If there is one sport that is really making waves in this country of late it has to be badminton. Interest in the game is at an all time high and there is no need for a rocket scientist to go into a deep analysis as to why this is so. First there were the exploits of PV Sindhu and Saina Nehwal that attracted considerable attention worldwide. And perhaps inspired by the two women it was the turn of the men to make their presence felt around the international circuit in no uncertain terms. At the recent world championship for example Sai Praneeth made it to the semifinals making him the first Indian to win a bronze medal since Prakash Padukone in 1983.

All this has meant that this is the best phase in the history of Indian badminton with encouraging signs of even better things to come. Badminton is now a hot property among sports in India. There is considerable discussion about badminton round the cocktail circuit and the sudden interest has also resulted in the top players emerging as marketable brands when it comes to ads and endorsements.

With all the growing number of Indian badminton players who are performing admirably on the international stage there is little doubt that Sindhu remains the superstar of the sport in this country. Ever since she won the silver medal at the Rio Olympics in 2016 – her final against Carolina Marin set TV audience records as the most watched non- cricketing event in this country - Sindhu has been feted like few Indian sportspersons before her and deservedly so. Fortunately she has not let success go to her head and has been able to maintain her challenge at the international level. Her rising stature was confirmed by her winning the world title at Basel, Switzerland, something she wanted badly after faltering in the final in 2017 and 2018. In addition she had won the bronze medal in 2013 and 2014. Her tally of five medals makes her the joint highest medal winner in women’s singles in world championship history. Former Olympic champion Zhang Ning of China also won an identical one gold, two silver and two bronze medals between 2001 and 2007.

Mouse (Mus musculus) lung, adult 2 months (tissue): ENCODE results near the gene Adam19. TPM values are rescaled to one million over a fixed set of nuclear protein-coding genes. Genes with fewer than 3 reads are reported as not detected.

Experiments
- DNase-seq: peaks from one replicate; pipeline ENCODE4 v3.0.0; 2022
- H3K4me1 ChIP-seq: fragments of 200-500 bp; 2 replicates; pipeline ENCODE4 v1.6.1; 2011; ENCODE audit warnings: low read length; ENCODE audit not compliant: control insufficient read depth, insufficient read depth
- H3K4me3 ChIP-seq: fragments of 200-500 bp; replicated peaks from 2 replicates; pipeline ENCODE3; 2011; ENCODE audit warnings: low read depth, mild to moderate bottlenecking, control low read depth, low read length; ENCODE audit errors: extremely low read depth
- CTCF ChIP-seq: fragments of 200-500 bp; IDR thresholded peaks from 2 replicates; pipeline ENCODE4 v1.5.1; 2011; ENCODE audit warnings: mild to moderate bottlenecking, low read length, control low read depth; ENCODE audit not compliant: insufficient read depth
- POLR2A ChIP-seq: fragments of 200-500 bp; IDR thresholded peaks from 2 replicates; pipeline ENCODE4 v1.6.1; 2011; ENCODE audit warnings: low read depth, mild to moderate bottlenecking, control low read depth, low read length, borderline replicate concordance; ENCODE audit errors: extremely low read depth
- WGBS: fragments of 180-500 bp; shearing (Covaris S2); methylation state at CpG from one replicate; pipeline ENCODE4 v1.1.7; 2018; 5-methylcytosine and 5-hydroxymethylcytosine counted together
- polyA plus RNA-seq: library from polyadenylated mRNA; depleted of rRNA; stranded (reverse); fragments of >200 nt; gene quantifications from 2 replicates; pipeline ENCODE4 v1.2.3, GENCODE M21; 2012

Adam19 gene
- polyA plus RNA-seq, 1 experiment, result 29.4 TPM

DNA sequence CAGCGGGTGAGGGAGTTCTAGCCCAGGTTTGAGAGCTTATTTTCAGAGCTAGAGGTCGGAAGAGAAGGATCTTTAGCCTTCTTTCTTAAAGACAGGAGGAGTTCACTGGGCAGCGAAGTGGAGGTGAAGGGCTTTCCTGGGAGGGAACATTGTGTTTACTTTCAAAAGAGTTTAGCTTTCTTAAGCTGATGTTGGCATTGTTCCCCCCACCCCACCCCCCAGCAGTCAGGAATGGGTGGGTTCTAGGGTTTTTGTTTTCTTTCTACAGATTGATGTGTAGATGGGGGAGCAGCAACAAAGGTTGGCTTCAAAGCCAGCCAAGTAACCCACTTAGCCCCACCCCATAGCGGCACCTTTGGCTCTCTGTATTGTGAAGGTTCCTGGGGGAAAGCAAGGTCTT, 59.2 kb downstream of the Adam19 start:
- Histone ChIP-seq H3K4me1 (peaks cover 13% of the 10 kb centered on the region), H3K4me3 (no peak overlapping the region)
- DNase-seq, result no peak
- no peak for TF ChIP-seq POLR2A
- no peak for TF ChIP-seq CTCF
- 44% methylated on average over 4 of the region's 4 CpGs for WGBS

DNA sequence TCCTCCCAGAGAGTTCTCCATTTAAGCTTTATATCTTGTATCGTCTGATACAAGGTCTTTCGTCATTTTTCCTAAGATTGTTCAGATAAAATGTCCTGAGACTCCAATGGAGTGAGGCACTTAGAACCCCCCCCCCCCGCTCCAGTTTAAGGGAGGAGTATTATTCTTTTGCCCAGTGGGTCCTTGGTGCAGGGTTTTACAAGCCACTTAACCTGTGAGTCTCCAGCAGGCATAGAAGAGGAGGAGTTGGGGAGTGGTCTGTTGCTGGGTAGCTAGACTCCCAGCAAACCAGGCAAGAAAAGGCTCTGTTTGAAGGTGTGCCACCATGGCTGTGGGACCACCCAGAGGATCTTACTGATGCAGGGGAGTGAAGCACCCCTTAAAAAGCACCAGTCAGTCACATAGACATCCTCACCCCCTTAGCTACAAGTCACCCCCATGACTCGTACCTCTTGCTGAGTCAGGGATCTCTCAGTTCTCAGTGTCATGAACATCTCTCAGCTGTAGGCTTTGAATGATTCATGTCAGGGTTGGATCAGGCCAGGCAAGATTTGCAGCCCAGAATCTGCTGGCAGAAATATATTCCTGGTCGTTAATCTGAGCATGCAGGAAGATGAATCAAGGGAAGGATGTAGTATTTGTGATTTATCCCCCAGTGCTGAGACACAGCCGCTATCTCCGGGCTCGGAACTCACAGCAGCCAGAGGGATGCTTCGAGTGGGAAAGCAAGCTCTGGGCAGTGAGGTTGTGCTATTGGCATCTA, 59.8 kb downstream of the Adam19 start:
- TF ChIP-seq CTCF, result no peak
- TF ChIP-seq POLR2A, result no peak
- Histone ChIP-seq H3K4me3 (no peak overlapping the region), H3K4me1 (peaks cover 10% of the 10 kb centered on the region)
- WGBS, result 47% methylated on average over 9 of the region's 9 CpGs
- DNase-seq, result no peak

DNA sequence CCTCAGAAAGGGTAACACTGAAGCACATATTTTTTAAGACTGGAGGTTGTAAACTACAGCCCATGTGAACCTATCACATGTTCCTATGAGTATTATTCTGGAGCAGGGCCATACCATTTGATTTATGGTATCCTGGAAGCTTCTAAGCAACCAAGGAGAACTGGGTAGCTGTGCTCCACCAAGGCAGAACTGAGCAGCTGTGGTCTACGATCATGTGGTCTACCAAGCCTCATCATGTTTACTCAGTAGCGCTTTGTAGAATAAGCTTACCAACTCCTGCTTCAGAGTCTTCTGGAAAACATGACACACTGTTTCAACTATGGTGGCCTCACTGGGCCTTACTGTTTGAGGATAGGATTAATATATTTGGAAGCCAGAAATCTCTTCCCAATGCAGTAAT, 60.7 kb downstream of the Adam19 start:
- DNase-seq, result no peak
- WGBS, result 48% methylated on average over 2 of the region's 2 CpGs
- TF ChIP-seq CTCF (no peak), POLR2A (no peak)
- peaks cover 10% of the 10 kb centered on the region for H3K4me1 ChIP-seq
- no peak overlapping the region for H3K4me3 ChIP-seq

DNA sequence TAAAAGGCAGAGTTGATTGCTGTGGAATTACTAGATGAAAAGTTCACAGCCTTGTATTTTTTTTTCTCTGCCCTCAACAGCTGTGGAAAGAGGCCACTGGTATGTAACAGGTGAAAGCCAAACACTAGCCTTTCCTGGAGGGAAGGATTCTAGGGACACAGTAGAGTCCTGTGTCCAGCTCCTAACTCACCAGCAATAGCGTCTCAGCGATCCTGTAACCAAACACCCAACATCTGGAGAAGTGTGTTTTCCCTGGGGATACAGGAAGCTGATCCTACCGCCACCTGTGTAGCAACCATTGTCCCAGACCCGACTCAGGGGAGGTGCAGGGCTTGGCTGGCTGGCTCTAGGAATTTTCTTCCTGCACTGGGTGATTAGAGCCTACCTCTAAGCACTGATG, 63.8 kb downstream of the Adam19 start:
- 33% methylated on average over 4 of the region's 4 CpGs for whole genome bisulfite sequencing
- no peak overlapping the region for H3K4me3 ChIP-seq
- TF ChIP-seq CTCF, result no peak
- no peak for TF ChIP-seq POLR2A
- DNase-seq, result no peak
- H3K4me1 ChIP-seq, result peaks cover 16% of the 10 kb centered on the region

With a 21 – 7, 21 – 7 demolition of Japan’s Nozomi Okuhara Sindhu became India’s first badminton world champion with the victory boosting the nation’s hopes of an Olympic gold medal in Tokyo next year. It was a case of third time lucky for Sindhu who had lost to Okuhara and Carolina Marin respectively in the 2017 and 2018 finals.

It was a most welcome triumph for besides the world championship Sindhu had played in five other finals last year without winning any of them raising questions about her mental strength. Dubbed ''silver girl’’ for a string of near misses on the international stage, Sindhu finally shed that unwanted tag last month. After all besides finishing runner-up at the 2016 Olympics she also finished second best in last year’s Commonwealth Games and Asian Games and the previous two world championship finals and as such she was delighted to stand on the top of the podium in Basel.

Sindhu has no intention of resting on her laurels. As she said in an interview soon after winning the title ''One goal is achieved and the next one is there – the Olympics. I will really work hard and will prepare to win that one also by doing well in the Super Series competitions in the run-up to the Tokyo Games next year.’’

Away from the court too Sindhu has struck gold. She was tied for 13th place in Forbes’ list of highest paid female athletes over the last year with 5.5 million dollars. Sports marketing firm Baseline Ventures which manages Sindhu said the athlete currently endorses 14 brands and her off court earning trail only Virat Kohli among the country’s sporting elite.